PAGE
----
In a recent W Magazine interview, former Planned Parenthood president Faye Wattleton spoke about the founding of Planned Parenthood, about her own philosophy on “reproductive rights,” and about sexuality in the womb (yes, really).
Wattleton, a registered nurse, expanded Planned Parenthood’s health services for women during the time of her presidency from 1978 to 1992 (just before current president and political organizer Cecile Richards took over and health services began to plummet). Much of Wattleton’s interview is a string of run-on sentences, but one thing is clear: Wattleton is a true believer in Planned Parenthood’s mission… and that mission is not women’s health.
In speaking about Planned Parenthood as an organization, Wattleton admits, “Interestingly, Planned Parenthood was started by a woman who wasn’t so concerned about parenthood as she was about women’s sexual and reproductive liberation.”
This is very true, and it is refreshing to hear someone so closely associated with Planned Parenthood admitting that Margaret Sanger’s motivation was not actually women’s health or parenthood (unless you count the fact that she believed people should have to petition eugenics boards to obtain licenses to be parents in the first place). Sanger’s motivation was indeed “women’s sexual and reproductive liberation,” and she opposed religion because of this, viewing religious teachings on “chastity and sexual purity” as “foolhardy.” (This disdainful view on abstinence is even reflected in Planned Parenthood’s modern sex education programs.) However, when it came to sexual liberation, only those deemed most fit were truly to be liberated when it came to reproduction. It was considered undesirable for poor women and women of color to reproduce; Sanger’s goal was to cull their population. Wattleton, a woman of color herself, seems totally blind to this and to the history of Sanger’s Negro Project.
Wattleton was raised by her minister mother and insists that her own “work [with Planned Parenthood] really informed my values quite deeply in a religious grounding, in the view that we must extend compassion, but also, that we have to understand that everyone doesn’t have the same life, and that the government should not dictate it.”
This dubious claim — that abortion work (otherwise known as killing actual human beings in the womb) can be somehow motivated by a religious inclination to help humanity — has been made numerous times by those in the abortion industry. Abortionist Willie Parker kills preborn children created in the image of God every day while claiming to be a practicing Christian. Abortionist Curtis Boyd, who operates the infamous late-term abortion chain, Southwestern Women’s Options, claims to be an ordained Baptist minister-turned Unitarian who “ask[s] that the spirit of this pregnancy be returned to God with love and with understanding” when he aborts children. Abortion is not an act of love or understanding, as this video animation of a D&E abortion demonstrates:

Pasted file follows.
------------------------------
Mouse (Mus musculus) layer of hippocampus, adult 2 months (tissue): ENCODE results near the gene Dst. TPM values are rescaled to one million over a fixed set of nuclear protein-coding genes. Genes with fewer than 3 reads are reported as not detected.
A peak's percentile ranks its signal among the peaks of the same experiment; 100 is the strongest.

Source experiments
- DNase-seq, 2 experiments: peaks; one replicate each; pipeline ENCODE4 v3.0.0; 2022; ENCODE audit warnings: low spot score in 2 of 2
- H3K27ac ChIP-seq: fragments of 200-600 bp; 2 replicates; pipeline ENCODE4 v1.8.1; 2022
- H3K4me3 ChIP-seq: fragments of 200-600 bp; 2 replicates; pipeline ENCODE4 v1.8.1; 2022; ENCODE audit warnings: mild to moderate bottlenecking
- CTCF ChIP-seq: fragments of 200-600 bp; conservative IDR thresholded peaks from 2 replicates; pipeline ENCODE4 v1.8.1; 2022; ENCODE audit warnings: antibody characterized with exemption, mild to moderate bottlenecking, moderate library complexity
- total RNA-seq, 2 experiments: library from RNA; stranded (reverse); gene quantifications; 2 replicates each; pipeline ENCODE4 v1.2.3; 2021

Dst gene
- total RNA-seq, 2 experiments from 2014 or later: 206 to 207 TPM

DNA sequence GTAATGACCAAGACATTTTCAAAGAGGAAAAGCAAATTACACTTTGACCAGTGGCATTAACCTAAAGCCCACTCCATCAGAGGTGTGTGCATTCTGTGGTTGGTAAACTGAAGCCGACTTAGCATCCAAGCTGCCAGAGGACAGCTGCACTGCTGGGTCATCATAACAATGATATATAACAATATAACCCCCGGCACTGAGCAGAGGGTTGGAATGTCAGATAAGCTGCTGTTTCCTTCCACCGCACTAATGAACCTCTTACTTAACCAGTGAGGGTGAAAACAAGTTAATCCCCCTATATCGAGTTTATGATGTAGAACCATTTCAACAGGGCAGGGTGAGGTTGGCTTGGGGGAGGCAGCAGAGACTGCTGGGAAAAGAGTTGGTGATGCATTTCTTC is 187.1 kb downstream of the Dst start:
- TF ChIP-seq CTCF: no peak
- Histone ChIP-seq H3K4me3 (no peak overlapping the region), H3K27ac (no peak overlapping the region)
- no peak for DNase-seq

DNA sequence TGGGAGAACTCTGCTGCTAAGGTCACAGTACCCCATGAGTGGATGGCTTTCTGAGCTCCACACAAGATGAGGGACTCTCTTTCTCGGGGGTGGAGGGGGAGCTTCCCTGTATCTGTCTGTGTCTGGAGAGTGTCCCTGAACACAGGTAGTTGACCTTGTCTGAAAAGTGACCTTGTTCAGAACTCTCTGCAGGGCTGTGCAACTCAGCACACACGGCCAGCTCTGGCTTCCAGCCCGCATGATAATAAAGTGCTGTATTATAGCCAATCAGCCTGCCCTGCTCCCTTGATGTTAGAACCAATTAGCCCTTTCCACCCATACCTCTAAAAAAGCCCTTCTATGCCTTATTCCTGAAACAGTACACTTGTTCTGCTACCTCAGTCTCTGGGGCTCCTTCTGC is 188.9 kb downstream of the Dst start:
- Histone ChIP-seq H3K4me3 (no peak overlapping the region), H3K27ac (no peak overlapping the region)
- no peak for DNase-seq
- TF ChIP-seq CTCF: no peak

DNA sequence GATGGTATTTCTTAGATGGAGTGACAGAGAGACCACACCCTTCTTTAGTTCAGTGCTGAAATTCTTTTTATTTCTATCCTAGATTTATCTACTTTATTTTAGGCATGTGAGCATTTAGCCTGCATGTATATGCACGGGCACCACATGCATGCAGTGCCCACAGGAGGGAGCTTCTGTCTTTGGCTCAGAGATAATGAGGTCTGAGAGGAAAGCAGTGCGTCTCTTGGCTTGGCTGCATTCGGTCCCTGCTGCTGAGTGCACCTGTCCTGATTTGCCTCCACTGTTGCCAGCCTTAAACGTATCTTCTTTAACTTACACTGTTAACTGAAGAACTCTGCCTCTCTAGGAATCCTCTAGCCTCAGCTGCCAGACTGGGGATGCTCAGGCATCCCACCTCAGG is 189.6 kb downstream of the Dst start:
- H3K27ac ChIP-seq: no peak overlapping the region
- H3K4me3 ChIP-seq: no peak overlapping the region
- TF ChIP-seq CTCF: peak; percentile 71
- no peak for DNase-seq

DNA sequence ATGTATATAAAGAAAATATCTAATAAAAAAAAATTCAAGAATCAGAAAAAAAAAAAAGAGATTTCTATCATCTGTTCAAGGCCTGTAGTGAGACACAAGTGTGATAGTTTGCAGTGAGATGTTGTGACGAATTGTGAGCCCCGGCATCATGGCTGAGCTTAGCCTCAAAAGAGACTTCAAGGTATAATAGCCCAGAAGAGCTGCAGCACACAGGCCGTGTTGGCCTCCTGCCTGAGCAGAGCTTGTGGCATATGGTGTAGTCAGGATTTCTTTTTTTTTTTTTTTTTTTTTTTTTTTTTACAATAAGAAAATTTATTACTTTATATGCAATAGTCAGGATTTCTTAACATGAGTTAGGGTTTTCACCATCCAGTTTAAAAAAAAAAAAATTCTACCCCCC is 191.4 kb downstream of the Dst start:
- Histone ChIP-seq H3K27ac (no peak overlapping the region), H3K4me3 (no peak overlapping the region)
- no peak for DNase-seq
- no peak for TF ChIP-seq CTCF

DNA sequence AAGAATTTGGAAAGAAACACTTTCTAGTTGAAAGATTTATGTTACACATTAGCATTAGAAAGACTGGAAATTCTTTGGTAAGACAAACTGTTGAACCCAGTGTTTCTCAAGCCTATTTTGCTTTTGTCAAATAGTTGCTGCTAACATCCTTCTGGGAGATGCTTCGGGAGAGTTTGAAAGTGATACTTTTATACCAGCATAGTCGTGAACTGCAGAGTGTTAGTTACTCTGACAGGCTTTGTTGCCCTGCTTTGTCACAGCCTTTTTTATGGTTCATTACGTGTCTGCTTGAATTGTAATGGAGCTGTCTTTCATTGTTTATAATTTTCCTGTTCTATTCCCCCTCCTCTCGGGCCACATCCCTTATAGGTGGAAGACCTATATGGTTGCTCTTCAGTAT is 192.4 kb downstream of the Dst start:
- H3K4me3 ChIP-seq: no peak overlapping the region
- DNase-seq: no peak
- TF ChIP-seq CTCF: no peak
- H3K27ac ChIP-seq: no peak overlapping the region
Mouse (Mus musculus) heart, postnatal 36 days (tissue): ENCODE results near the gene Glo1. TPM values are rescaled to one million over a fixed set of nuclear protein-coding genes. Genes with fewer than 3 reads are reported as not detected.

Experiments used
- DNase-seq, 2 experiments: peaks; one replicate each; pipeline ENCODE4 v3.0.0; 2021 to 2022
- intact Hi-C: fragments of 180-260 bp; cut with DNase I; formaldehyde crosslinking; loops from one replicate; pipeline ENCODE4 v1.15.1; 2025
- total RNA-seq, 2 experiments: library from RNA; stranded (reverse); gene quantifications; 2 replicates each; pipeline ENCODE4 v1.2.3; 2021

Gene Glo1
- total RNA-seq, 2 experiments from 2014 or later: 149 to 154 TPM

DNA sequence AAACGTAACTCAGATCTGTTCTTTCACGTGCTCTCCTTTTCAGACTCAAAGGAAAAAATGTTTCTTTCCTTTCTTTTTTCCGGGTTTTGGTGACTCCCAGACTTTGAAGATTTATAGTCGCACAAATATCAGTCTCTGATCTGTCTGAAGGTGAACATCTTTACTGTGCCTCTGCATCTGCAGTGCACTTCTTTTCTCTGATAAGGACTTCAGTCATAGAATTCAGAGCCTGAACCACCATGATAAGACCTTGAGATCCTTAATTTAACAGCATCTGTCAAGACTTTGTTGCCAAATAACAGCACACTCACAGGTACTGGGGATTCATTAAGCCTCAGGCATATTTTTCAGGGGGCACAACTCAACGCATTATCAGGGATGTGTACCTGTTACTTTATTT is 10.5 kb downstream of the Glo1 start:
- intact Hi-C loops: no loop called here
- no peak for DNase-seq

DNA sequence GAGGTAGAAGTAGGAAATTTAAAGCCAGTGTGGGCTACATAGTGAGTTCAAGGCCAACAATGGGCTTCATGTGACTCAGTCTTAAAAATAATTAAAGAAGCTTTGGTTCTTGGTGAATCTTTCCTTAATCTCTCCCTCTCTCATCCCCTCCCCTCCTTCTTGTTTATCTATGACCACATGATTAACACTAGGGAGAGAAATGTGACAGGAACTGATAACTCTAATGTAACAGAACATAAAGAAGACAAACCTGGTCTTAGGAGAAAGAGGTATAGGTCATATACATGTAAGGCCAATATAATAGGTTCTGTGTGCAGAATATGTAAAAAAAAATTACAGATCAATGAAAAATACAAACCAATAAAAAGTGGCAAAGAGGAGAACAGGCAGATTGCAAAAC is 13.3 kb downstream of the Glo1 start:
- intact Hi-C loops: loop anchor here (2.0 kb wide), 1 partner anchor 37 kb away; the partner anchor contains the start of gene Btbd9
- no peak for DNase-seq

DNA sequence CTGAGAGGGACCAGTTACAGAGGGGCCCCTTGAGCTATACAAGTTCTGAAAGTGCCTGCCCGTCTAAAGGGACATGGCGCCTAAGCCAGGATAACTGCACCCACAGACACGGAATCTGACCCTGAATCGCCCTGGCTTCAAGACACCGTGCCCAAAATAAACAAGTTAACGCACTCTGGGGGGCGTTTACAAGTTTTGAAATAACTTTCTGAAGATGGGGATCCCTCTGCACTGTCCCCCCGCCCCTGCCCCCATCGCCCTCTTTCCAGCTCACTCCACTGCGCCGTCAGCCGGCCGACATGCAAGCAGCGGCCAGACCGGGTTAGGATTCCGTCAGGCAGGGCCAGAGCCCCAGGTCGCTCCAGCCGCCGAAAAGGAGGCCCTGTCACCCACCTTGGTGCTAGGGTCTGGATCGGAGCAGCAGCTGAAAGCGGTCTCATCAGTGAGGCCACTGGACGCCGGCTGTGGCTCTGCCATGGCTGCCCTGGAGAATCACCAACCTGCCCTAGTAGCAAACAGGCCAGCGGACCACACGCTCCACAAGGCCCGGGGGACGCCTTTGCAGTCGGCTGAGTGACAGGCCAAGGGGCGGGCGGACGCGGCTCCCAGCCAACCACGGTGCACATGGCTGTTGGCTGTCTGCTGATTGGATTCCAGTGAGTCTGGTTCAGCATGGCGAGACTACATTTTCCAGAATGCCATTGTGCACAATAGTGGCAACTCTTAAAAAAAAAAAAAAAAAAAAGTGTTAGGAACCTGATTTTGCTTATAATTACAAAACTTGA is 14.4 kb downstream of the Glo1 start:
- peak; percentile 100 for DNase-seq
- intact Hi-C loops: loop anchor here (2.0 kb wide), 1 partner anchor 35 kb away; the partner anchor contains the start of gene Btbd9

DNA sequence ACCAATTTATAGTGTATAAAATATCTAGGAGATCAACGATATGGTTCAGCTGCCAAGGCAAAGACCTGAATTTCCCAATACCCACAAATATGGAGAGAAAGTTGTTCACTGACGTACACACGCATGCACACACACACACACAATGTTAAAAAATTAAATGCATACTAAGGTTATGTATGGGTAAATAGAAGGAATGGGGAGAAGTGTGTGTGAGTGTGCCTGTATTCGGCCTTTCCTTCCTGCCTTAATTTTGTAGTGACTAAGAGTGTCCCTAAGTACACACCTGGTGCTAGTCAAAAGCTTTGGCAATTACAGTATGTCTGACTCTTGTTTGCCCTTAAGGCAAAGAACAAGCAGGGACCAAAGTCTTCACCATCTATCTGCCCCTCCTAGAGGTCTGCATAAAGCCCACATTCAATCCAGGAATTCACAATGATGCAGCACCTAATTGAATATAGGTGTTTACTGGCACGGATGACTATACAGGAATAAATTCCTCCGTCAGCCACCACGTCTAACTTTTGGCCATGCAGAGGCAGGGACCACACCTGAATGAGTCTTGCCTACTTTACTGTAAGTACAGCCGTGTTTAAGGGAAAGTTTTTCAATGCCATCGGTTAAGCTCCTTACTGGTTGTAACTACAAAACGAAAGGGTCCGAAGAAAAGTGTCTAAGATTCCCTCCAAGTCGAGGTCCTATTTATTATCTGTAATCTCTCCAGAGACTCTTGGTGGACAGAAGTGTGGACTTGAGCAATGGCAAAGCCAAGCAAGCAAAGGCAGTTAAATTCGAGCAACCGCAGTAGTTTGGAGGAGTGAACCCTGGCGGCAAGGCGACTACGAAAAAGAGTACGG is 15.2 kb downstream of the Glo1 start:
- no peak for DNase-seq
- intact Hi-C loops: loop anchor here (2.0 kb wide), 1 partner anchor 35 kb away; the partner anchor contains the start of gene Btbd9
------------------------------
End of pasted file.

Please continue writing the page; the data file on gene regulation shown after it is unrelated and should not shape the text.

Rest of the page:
This idea that killing is compassion is warped thinking. Many on the pro-choice side are anti-war and anti-death penalty, yet they support the choice to kill innocent human beings who have not yet left the womb. Some have chosen to believe the lie that those children are not yet human and not yet alive, when science tells us quite the opposite. And in all Wattleton’s talk about “compassion” and living “life,” she ignores the most vulnerable.
Wattleton says her mother “didn’t believe in government intervention in your personal lives” and “did not at any point dictate or advance the notion that the government should carry out her message that she derived from the Bible and from the teachings of the Old and New Testaments. She did not believe that that should be enshrined in laws, to impose and enforce them on others against their will.” Wattleton appears to be saying, in essence, “Hey, religious people, you can’t force your pro-life views on the rest of us, because even my minister mother didn’t do that!” But coming from Wattleton, these are odd things to say; Wattleton’s mother actually disapproved of her work with Planned Parenthood, and when her daughter finally resigned as president of the abortion organization after 14 years, Wattleton’s mother said, “My prayers have been answered.”
Is Wattleton attempting to somehow justify her work with an organization that kills hundreds of thousands of human beings every year? Wattleton makes the mistake of painting abortion as a religious issue instead of what it is: a human rights issue.